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THE NEW YORK TIMES
A Voting Bloc Without a Party
By TAMAR JACOBY
October 28, 2002
Gov. George E. Pataki is not a flashy politician and his campaign this year is hardly high voltage, but he is working a quiet revolution among New York's Latino voters. One of the poorest communities in the state, they are traditionally one of the most left-leaning in the country. Yet a recent poll by The New York Times shows that among Hispanics the governor is in a statistical dead heat with his rival, H. Carl McCall, and insiders predict that he could win as much as 40 percent to 45 percent of the Latino vote.
In this instance as ever, most politics are local. Mr. Pataki has run a brilliant back-room campaign, using the power of his office to dole out benefits, like a raise for health-care workers, to traditional Democratic supporters. But the New York vote is not an anomaly. Politicians in state after state are finding that Latinos are not automatic Democrats. Like any neglected constituency, they appreciate being courted. And though they aren't entirely unmoored the majority still start with a preference for Democratic positions they are increasingly up for grabs politically.
In Texas, the Democratic establishment assumed Hispanics saw themselves as "minority voters." Party activists spent years recruiting Ron Kirk, who is black, and Tony Sanchez, a Hispanic businessman, to run for senator and governor, respectively. Together with the white candidate for lieutenant governor, they were labeled the Dream Team and assumed that their only real challenge would be turning out enough of the minority vote to trump Republicans' advantage among white Texans.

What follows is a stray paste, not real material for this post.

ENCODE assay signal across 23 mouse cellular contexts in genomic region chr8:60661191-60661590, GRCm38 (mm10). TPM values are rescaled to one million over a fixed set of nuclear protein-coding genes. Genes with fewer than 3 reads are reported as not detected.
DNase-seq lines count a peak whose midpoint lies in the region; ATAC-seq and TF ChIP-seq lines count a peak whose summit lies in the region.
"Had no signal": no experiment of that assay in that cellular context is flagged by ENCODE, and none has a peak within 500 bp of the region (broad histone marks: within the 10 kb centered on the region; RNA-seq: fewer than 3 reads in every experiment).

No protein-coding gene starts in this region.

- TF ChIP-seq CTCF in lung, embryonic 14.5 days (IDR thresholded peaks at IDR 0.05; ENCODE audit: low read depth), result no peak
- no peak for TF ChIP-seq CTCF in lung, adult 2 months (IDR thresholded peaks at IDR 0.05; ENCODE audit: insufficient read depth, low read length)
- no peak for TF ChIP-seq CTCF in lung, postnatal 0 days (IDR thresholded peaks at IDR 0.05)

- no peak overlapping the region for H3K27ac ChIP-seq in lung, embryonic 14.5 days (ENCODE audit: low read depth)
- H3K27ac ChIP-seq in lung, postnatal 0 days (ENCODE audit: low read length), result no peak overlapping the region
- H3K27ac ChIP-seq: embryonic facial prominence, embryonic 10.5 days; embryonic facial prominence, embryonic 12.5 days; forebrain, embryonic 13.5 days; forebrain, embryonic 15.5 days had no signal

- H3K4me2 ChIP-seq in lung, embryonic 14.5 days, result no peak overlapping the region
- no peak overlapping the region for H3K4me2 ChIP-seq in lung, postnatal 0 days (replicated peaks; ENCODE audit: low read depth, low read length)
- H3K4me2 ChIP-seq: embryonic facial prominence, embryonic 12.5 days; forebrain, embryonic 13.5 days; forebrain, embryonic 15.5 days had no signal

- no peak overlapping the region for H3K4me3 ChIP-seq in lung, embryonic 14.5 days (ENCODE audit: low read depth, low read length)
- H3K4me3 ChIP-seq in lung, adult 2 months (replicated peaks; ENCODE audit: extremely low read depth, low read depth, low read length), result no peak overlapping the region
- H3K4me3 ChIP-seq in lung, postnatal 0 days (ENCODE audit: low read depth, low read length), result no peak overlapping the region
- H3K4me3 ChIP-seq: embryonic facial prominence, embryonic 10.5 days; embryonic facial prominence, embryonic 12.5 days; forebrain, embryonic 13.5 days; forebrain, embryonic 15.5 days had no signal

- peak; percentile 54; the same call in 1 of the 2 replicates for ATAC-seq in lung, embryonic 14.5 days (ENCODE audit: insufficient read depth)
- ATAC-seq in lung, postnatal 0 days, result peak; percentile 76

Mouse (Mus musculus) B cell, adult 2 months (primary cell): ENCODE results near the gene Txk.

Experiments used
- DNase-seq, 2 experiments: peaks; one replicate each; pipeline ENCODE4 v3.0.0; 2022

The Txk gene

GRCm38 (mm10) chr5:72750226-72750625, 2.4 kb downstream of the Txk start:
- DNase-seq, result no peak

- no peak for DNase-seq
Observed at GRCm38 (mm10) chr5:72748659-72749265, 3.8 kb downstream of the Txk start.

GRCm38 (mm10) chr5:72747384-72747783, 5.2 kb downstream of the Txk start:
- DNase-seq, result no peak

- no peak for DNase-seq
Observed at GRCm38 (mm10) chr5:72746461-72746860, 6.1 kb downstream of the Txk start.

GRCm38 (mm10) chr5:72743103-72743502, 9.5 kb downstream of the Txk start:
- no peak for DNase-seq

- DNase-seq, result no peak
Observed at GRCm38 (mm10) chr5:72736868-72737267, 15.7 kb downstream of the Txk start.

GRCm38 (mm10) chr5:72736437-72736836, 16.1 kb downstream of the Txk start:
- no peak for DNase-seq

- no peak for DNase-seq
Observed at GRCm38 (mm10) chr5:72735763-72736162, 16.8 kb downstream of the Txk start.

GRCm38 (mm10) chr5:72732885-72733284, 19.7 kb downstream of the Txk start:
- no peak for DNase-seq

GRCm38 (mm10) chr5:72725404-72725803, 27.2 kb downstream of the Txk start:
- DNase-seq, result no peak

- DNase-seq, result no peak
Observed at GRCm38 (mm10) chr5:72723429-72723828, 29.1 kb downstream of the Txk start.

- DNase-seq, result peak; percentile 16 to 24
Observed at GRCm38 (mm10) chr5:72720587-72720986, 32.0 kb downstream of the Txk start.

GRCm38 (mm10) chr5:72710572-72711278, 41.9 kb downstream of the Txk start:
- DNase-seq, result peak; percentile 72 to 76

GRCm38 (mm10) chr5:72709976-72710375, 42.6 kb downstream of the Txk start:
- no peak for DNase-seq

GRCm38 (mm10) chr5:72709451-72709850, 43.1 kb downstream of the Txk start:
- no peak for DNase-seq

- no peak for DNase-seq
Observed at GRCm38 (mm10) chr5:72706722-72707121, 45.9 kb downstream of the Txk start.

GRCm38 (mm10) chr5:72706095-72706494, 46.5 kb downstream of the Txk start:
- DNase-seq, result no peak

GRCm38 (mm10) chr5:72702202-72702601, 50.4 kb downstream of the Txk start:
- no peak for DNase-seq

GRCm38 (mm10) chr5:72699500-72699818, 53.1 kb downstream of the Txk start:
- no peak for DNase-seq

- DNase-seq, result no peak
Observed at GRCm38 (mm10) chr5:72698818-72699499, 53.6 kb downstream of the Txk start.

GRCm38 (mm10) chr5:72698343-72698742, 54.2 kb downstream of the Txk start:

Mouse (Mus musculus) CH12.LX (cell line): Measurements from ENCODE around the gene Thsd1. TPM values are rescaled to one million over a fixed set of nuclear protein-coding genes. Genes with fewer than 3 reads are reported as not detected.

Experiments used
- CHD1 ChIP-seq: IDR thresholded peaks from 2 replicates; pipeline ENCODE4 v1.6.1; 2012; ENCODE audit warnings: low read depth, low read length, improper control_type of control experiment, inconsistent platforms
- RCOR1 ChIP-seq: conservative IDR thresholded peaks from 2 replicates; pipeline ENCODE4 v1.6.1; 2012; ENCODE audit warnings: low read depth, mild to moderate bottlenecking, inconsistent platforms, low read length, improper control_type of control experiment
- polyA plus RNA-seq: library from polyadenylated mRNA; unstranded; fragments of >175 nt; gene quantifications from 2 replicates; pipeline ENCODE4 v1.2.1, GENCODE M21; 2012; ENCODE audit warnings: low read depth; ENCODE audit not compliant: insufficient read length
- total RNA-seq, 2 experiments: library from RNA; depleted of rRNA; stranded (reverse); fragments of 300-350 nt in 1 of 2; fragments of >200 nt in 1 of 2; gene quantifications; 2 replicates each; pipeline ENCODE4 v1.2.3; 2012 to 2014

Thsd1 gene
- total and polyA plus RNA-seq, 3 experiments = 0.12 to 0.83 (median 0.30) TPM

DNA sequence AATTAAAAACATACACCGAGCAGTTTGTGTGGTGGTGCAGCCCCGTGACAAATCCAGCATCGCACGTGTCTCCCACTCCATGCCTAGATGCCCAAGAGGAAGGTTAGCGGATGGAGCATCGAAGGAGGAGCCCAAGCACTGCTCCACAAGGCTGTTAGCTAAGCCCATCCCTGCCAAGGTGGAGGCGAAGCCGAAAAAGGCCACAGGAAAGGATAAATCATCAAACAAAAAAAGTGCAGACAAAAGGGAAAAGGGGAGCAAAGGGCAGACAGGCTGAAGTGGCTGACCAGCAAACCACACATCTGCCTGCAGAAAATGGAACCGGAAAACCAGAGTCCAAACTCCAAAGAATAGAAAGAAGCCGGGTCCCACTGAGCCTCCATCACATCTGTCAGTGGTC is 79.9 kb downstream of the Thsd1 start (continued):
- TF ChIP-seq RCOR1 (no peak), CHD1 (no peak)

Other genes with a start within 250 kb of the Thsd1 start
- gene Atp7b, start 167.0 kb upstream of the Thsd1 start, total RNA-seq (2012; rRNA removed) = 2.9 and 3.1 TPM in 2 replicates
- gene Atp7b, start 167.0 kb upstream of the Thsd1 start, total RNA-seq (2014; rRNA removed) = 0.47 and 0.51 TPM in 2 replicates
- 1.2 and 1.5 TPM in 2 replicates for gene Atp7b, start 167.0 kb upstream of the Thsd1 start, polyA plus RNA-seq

But in Texas as in New York, Latinos don't automatically identify with black voters or support black candidates. In the Lone Star State, too, the two groups often compete for power in big cities. (Just last year, they went head to head in Houston, and Orlando Sanchez, the Republican mayoral candidate, nearly upset the black incumbent, Lee Brown.) Though Texas Hispanics have traditionally voted Democratic, a groundbreaking recent survey by the Pew Hispanic Center and the Kaiser Family Foundation found that only four in 10 now identify as Democrats, even less than the surprisingly low national figure for Latinos of 49 percent.
No wonder Democrats are growing pessimistic about a sweep by the Dream Team. Polls show black voters lining up behind Mr. Sanchez, but Latinos are lukewarm about Mr. Kirk: only about a third of them say they are planning to vote for him, and the Houston Hispanic Chamber of Commerce has endorsed his Republican rival.
Things look a little better for the Democrats in California. The party could hardly have headed into the election with a bigger advantage. Few of the state's Latinos will ever forget the xenophobic TV ads Republicans ran in 1994 in support of Proposition 187, the statewide ballot initiative denying public schooling and other government services to illegal immigrants. Nor does it help that this year's Republican gubernatorial challenger, Bill Simon, has mounted one of the weakest statewide campaigns in the country.